"We took some time to heal up," Driscoll explains.
Driscoll is asked about the personal effects of such a sudden end to what was an incredibly successful period of ministry. "I felt about the Church as I do towards my children. Once you share the gospel with someone and they become a Christian, it's kinda like becoming a parent. They're born again, and now they need to be fed and loved."
"Being unable to do that and unable to continue forward, and leaving was very difficult. I'll be honest, I got every Sunday for probably six months and sat in the shower and cried so that my kids wouldn't see me."
Mark explains some of the horrendous treatment of his family. "All the media, the protestors, the critics all showed up at our house. Rocks were thrown at my kids. We moved three or four times for safety issues. People arrested at the house."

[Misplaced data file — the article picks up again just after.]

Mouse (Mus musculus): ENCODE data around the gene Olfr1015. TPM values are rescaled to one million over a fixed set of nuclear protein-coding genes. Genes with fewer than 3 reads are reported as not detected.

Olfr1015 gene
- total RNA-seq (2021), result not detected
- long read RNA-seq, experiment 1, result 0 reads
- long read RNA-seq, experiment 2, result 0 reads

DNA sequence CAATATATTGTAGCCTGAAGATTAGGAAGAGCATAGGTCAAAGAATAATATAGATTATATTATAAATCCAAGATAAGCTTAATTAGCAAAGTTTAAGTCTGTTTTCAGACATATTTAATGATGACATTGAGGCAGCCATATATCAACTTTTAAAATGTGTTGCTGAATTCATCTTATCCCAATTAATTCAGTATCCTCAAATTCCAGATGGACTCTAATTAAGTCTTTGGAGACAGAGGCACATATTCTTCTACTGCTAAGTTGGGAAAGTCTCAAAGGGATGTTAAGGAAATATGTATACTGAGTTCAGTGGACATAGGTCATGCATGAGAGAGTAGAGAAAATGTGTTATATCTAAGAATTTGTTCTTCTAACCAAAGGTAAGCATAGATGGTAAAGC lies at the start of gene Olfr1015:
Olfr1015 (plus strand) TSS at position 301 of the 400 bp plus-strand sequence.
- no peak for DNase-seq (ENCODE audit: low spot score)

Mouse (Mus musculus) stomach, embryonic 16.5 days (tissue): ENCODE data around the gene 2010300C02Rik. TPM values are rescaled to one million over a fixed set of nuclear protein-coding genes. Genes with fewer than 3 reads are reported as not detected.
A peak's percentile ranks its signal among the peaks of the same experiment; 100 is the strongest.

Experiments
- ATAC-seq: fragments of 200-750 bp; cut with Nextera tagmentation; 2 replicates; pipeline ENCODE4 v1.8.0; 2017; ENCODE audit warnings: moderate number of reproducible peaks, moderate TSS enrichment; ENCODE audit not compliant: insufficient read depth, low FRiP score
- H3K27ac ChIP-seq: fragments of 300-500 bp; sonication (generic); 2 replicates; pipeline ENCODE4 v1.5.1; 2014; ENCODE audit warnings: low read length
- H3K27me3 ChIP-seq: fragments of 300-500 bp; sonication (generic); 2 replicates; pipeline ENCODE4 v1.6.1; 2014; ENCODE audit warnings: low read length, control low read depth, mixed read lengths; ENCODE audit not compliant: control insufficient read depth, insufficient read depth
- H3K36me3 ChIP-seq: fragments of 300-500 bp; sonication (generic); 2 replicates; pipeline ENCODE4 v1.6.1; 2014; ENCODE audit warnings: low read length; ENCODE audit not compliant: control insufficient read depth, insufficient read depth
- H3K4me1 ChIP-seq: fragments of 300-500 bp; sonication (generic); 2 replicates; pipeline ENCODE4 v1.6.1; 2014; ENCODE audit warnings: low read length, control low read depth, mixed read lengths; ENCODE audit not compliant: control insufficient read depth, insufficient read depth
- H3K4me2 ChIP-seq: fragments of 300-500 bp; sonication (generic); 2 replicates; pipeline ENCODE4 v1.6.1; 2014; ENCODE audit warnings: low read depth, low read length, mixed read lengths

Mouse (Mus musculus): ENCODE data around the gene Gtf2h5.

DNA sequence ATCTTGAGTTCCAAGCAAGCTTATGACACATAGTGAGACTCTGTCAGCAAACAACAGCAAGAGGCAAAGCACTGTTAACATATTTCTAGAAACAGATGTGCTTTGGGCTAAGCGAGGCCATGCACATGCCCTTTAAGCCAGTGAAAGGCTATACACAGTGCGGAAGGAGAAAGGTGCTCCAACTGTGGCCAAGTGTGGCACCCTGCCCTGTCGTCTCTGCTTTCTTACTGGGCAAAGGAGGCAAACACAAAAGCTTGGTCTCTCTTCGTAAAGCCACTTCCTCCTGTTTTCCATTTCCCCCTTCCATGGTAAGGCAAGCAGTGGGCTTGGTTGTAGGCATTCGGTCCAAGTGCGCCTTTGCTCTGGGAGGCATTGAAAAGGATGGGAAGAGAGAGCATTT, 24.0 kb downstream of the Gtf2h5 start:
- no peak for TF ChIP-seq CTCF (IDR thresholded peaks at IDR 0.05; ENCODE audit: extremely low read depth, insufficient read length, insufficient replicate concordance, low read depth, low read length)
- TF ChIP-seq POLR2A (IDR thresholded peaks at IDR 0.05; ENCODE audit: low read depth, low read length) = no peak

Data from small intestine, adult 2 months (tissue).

"I had a bulletproof, stab-proof vest from the Seattle police department."
"Why were they so mad at you?" the presenter asks. "Well, I'm a Bible teacher and sometimes I can be intense, I've said and done things I regret and publicly acknowledge," says Driscoll. "You have to own
Driscoll then started "doing Church" with his family in the safety of their own home, and asked his kids to forgive him for any wrongdoings on his part. Then, they would practice forgiveness for anyone else who was involved in the complex situation. Driscoll says he didn't want to raise up kids who were "caught up in demonic unforgiveness because they had been hurt by the Church."
Then, the Driscoll's up and left to Arizona, to plant The Trinity Church. Driscoll says it was actually his kids who dreamt up the idea to plant a Church. "We decided to plant a Church as a family project," he says.
Watch the full interview below.